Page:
Yes, the possibility of solopsism defeats the MOA, just as the possibility of metaphysical naturalism does. A while ago there was a fairly lenghty thread concerning the MOA and the reverse MOA, which uses pretty much the same idea as you do.

Dylan pointed out that in light of the MOA we would have to discard the possibility of solipsism, but that is not true.

I didn't say that. I said that if the MOA is true, then solipsism is impossible, so it doesn't present a problem for it so long as the argument actually works. In other words, by appealing to solipsism to defeat the MOA, you are basically saying that "The MOA is false because the MOA is false". This would only be true if the MOA is inherently inconsistent or unjustified. So it's simply irrelevant: if the argument works, it works; if it doesn't work, then solipsism is possible, in which case it doesn't work. This is trivial. You can't use the possibility of solipsism to defeat the argument unless you can show that solipsism is actually possible (which you can't do merely by describing it, since you need to show that the reality of which it is a part need not amount to God), and you can't do that without defeating the MOA and its conclusions. In order to do that, you would need to show that the argument is simply false.

The arguments, in all its forms, features a premise like this:
<>God exists -> []God exists
The transposition of this would then be:
~[]God exists -> ~<>God exists
Therefore I can construct a counter argument as follows.

1. <>solipsism (epistemic possibility just as with the existence of God in the original MOA)
2. <>solipsism -> ~[]God exists (If there is a solipsist world then God obviously cannot be a necessary being)
3. ~[]God exists -> ~<>God exists (Transposition from the original MOA)
4. ~<>God exists (From 1, 2, 3)
C. Therefore, God does not exists (From 4)

There is prima facie no way to choose between both arguments, hence we can't claim solipsism to be impossible by means of the MOA. Unless of course one can prove solipsism/naturalism/etc. to be incoherent to start with.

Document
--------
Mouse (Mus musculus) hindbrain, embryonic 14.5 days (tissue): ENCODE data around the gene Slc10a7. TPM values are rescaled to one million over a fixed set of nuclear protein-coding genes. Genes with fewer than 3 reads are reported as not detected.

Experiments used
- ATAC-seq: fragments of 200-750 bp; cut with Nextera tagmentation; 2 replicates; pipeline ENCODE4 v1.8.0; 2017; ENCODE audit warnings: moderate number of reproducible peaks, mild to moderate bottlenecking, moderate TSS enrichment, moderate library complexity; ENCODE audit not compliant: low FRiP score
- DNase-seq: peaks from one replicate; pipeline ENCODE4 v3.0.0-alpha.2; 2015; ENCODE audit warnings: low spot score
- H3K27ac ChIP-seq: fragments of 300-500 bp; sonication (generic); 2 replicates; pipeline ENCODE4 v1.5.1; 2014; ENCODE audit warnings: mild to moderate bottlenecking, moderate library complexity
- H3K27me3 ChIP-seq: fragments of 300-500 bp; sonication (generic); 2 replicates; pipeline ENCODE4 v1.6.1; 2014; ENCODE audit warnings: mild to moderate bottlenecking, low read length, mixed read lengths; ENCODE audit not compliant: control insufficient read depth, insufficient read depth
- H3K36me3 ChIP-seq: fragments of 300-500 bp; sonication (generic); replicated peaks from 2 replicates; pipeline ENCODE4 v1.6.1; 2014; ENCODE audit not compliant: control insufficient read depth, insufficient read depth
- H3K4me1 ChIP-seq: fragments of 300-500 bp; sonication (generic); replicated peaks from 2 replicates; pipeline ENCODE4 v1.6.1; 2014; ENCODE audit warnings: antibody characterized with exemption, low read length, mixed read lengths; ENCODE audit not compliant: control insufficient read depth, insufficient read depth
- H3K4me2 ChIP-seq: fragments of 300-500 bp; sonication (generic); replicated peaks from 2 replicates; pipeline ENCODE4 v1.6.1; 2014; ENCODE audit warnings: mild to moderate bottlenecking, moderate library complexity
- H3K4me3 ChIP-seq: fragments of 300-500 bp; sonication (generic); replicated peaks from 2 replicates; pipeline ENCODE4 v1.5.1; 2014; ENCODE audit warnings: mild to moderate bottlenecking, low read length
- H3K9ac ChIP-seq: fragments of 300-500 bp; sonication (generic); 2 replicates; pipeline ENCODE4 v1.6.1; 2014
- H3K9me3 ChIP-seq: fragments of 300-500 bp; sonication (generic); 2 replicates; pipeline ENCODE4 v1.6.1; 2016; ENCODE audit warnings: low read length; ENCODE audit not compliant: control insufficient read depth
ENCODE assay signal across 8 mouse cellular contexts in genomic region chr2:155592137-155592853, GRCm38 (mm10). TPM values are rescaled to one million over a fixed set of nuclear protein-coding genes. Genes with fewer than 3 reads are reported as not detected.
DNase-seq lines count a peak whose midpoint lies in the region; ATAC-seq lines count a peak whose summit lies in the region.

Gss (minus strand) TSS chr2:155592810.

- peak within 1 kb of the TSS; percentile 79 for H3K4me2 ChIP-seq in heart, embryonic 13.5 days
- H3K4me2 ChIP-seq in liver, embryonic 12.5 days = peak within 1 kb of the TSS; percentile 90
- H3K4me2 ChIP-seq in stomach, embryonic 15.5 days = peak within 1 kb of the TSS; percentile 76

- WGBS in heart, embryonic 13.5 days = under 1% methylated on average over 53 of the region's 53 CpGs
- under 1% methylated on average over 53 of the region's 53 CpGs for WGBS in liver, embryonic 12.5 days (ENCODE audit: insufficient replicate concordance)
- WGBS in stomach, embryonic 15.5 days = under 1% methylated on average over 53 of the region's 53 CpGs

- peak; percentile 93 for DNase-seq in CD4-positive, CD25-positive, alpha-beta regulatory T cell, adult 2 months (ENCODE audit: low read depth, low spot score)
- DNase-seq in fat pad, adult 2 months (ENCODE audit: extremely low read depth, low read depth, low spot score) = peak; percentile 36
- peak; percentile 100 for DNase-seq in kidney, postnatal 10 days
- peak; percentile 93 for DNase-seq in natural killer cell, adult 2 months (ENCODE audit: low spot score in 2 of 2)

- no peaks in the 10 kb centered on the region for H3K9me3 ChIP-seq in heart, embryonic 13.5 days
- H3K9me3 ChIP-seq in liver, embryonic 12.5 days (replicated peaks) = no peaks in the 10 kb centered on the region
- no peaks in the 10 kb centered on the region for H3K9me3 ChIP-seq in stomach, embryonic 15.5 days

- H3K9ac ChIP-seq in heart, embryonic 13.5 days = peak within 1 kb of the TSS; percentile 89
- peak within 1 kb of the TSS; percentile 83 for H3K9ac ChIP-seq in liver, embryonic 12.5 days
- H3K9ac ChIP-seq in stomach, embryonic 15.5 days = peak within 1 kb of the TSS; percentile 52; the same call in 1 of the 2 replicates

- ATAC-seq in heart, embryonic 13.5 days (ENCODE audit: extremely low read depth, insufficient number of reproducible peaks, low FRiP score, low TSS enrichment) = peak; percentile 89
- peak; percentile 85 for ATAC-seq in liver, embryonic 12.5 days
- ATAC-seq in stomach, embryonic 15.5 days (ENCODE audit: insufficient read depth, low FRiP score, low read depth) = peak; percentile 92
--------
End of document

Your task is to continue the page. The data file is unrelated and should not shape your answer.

Yes there is. One argument takes for granted that God is consistent, while the other takes for granted that God is contradictory. Depending on which of these assumptions is correct, one argument is true while the other is false.
dylancatlow
Posts: 12,244
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7/17/2015 1:21:01 PM
Posted: 1 year ago
In other words, in order to prove that a godless world is consistent, and thus capable of existing, you need to prove that the consistency need not owe to God. If a godless world is only consistent by virtue of being embedded in a reality whose only real interpretation amounts to God, then it only appears consistent because you have not recognized that its very existence belies what it says about itself.
Fkkize
Posts: 2,149
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7/17/2015 1:54:49 PM
Posted: 1 year ago
At 7/17/2015 1:02:43 PM, dylancatlow wrote:
At 7/16/2015 2:27:35 PM, Fkkize wrote:
Yes, the possibility of solopsism defeats the MOA, just as the possibility of metaphysical naturalism does. A while ago there was a fairly lenghty thread concerning the MOA and the reverse MOA, which uses pretty much the same idea as you do.

Dylan pointed out that in light of the MOA we would have to discard the possibility of solipsism, but that is not true.

I didn't say that. I said that if the MOA is true, then solipsism is impossible, so it doesn't present a problem for it so long as the argument actually works.
I saw others follow that line of reasoning and misinterpreted what you said. My sincerest apologies.